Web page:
Although there were difficulties, the market saw positive signs, Hau said. The State Bank of Viet Nam’s move to cut rates would support the property market, he said.

According to Su Ngoc Khuong, Director of Savills Viet Nam, the COVID-19 pandemic had negative impacts not only on the real estate market but also on more than 50 relevant industries, including construction, building materials, labour and financial markets.

However, the real estate market of Viet Nam still had a number of advantages and was attractive to investors, given the population of nearly 100 million people, 55 per cent aged between 25 and 40 who had high housing demand and strong purchasing power, together with the country’s stable economic growth, improved transport infrastructure and rapid urbanisation.

The Government’s efforts in hastening administrative reforms and speeding up disbursement of public investment were expected to create impetus for economic growth which would benefit the real estate market, Khuong said.

Source: VNA

May 25, 2020 / by / in
Flexible offices rise in the pandemic season
The demand of enhancing collaboration and productivity are encouraging many companies and organisations to approach more progressive fit outs and flexible office spaces in Vietnam, especially as coronavirus spreads worldwide.
flexible offices rise in the pandemic season
Coworking spaces are increasing in popularity thanks to modern facilities and scope for flexibility, Photo Le Toan

The Vietnamese government, among others, is advising people to stay at home. Events have been cancelled, and companies are permitting their staff to work remotely. This is leading to an increasing demand of flexible office spaces where people can still work with enough facilities like they have at the office.

Companies have been familiar with the traditional fit-out style which comprises fixed offices, allocated workstations, and minimal collaborative work zones.

More recently however, the progressive fit-out style has been more known by customers. This model helps to redefine the changing workplace by incorporating more agile or collaborative work zones and possibly no fixed workstations.

Furthermore, the ongoing US-China trade spat and the recent COVID-19 outbreak could further exacerbate the slowdown in global trade and in turn, impact office demand in 2020.

According to Trang Bui, head of markets at JLL Vietnam, fit-out cost is expected to rise.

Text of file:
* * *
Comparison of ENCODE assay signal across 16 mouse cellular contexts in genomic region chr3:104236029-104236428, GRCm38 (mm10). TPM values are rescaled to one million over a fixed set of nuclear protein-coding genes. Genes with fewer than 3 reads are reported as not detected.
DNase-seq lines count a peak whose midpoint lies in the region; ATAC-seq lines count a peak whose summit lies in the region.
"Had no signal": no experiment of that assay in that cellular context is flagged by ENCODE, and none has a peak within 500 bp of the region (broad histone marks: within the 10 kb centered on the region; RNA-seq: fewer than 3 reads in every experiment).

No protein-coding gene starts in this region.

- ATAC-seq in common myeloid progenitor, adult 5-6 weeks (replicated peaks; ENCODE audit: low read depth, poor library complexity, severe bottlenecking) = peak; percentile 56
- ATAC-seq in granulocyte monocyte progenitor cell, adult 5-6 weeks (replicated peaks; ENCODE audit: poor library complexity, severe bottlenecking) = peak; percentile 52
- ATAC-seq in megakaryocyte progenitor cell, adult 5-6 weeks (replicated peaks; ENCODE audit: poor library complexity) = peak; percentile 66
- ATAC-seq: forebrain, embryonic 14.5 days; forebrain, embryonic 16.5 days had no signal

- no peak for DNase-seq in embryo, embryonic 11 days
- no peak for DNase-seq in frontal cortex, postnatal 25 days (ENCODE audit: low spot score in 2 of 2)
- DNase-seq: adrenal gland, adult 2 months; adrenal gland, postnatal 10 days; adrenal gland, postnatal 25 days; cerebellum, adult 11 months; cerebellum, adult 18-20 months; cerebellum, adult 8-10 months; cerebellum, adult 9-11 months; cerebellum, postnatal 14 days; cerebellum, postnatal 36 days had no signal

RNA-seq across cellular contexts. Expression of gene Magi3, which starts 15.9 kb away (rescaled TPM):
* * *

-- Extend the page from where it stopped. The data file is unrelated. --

“The heavy reliance on imported materials in markets such as Ho Chi Minh City will continue to contribute to costs because of import duties – and increase the time it takes to complete a fit-out,” Bui said.

Flexibility, better experience has driven demand for progressive fit-out style in recent years.

Organisations acknowledge that as work becomes more fluid and employees demand flexibility, their offices should provide a better experience for employees, helping them to attract and retain talent.

Bringing the fight

Despite the real estate market is strongly impacted by COVID-19, the epidemic is imposing less impact to coworking and flexible spaces where investors and developers are positive on the development of this segment.

According to Turochas Fuad, managing director of WeWork in Southeast Asia and South Korea, as a global company WeWork is continuing to monitor the novel coronavirus outbreak closely and has implemented precautionary measures across all locations around the world.

“We are adhering to guidance from governments as well as global and local health authorities regarding the proper prevention and management of this issue,” Fuad said.

His priority is to protect the health and safety of our members and employees, while maintaining as close to normal operations as possible.

“In certain circumstances, including by request of local authorities, we may close buildings or recommend members do not come to work, to protect the safety of our employees, members and the wider community. In Vietnam, all our locations are still open and strictly following precautionary measures,” Fuad told VIR.